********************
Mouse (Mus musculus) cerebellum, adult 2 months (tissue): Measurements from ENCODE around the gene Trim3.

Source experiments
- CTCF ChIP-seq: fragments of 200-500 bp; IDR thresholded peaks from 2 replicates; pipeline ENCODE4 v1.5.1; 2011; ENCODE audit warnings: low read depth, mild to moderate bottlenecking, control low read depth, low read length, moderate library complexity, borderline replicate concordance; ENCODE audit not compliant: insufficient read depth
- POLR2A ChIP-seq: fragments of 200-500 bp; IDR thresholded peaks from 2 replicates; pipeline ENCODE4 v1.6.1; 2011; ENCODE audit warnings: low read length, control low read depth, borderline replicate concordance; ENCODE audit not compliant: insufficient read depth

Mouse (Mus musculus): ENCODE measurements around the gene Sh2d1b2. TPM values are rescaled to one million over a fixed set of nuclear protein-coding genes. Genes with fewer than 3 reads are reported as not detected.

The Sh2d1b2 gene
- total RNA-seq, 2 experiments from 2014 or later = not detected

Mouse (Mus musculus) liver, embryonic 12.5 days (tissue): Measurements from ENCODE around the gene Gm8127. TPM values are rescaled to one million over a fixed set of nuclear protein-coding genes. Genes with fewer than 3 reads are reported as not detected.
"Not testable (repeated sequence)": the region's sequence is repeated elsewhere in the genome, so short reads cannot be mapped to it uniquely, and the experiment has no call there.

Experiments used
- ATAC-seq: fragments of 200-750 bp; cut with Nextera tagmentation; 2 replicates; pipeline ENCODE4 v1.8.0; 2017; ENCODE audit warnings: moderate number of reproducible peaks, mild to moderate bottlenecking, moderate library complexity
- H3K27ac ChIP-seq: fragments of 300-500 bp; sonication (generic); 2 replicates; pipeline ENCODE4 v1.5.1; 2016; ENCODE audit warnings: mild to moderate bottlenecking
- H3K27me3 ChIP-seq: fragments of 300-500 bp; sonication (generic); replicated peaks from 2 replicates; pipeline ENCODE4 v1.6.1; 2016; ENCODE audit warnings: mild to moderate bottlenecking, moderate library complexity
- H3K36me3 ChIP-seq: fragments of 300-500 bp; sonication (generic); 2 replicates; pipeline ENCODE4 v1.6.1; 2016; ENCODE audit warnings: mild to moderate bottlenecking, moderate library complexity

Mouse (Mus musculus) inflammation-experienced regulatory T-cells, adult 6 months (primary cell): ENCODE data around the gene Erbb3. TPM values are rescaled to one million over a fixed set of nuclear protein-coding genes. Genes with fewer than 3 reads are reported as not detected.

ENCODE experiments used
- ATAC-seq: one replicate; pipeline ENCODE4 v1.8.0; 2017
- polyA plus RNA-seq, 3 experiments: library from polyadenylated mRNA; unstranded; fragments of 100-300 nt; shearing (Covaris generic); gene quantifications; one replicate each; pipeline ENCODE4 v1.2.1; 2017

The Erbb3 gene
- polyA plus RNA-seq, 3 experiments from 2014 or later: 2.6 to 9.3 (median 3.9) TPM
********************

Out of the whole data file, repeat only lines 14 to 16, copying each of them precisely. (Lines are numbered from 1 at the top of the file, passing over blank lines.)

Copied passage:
- H3K36me3 ChIP-seq: fragments of 300-500 bp; sonication (generic); 2 replicates; pipeline ENCODE4 v1.6.1; 2016; ENCODE audit warnings: mild to moderate bottlenecking, moderate library complexity

Mouse (Mus musculus) inflammation-experienced regulatory T-cells, adult 6 months (primary cell): ENCODE data around the gene Erbb3. TPM values are rescaled to one million over a fixed set of nuclear protein-coding genes. Genes with fewer than 3 reads are reported as not detected.

ENCODE experiments used